Mechanisms Underlying Behavior Therapy for Tourette’s Disorder

Joey Ka Yee Essoe, Kesley A. Ramsey, Harvey S. Singer, Marco Grados, Joseph F. McGuire

Research output: Contribution to journalReview articlepeer-review


Purpose of Review: Behavior therapy is the recommended first-line treatment for Tourette’s disorder and other tic disorders (TD). Despite its therapeutic benefit, not all patients exhibit a positive treatment response. Understanding the mechanisms underlying behavior therapy for TD (i.e., how behavior therapy reduces symptoms) can help identify strategies to optimize treatment outcomes. This review examines evidence for three proposed mechanisms—habituation, associative learning, and cognitive control—across laboratory studies and clinical trials. Recent Findings: Evidence shows that mechanisms likely differ in youth and adults. The most promising evidence points to interactions between associative learning and cognitive control as mechanisms, with nuanced differences between youth and adults with TD. Habituation may also be a mechanism for adults with TD, but not for youth with TD. Summary: As multiple mechanisms are implicated and several promising ones remain unexamined, future mechanistic research is essential to identify approaches that could optimize behavior therapy outcomes.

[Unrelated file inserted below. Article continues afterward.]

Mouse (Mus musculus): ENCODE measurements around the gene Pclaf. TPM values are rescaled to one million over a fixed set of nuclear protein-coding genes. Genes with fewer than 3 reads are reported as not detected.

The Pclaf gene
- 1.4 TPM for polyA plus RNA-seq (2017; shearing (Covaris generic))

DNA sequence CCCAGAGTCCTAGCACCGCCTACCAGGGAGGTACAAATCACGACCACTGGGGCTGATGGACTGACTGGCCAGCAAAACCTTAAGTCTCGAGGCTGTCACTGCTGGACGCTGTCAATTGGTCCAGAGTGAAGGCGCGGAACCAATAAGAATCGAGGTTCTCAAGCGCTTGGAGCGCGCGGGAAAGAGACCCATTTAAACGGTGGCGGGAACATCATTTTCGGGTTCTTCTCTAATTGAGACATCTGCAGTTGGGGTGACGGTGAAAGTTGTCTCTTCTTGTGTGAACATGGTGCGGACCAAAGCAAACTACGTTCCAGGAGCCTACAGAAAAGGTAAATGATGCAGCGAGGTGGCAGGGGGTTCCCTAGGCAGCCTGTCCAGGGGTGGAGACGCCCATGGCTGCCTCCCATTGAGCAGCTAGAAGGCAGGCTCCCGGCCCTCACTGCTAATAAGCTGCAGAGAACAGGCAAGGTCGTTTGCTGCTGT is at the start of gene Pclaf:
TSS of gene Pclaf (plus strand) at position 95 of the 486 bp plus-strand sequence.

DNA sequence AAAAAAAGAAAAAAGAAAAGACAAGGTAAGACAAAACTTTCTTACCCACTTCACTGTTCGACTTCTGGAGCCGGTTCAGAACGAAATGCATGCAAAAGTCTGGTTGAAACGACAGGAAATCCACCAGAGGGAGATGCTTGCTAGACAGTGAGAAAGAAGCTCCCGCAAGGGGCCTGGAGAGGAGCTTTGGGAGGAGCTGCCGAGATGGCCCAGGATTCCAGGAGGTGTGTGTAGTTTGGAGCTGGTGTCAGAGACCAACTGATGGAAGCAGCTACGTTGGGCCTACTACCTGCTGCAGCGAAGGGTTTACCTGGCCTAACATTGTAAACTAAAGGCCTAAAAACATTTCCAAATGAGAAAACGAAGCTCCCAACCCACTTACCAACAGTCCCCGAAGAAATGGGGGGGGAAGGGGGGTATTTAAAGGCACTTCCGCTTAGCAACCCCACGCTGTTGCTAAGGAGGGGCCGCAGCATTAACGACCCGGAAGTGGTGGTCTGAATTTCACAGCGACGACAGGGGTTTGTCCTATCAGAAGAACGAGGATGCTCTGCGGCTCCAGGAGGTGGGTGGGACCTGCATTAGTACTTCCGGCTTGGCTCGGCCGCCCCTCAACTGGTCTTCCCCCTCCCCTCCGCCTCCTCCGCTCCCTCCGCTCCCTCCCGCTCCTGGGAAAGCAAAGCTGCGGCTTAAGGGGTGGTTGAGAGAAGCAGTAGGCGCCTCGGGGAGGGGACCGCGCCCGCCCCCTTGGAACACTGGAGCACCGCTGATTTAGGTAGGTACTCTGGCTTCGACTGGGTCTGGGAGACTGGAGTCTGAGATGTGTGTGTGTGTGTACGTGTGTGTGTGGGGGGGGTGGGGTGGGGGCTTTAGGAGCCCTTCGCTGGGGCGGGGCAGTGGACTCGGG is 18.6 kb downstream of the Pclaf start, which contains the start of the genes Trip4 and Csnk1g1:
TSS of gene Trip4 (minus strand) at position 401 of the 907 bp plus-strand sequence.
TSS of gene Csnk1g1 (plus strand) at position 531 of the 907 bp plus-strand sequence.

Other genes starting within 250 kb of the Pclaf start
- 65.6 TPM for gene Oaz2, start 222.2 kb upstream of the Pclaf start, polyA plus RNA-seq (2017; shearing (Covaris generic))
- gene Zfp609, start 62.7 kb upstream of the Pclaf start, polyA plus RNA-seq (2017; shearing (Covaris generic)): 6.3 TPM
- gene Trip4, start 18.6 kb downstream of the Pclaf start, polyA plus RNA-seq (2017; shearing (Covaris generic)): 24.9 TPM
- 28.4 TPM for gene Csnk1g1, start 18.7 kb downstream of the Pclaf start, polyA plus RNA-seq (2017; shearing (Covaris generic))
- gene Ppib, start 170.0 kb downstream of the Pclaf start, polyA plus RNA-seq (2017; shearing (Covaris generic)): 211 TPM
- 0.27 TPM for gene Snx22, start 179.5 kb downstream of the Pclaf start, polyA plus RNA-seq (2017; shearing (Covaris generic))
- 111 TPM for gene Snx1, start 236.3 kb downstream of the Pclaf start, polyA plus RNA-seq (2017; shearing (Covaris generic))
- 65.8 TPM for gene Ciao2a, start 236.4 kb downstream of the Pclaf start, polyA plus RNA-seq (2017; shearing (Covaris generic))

Original languageEnglish (US)
Pages (from-to)161-174
Number of pages14
JournalCurrent Developmental Disorders Reports
Issue number3
StatePublished - Sep 2021


  • Associative learning
  • Behavior therapy
  • Cognitive control
  • Habituation
  • Mechanism
  • Tourette’s syndrome

ASJC Scopus subject areas

  • Developmental and Educational Psychology
  • Developmental Neuroscience
  • Psychiatry and Mental health


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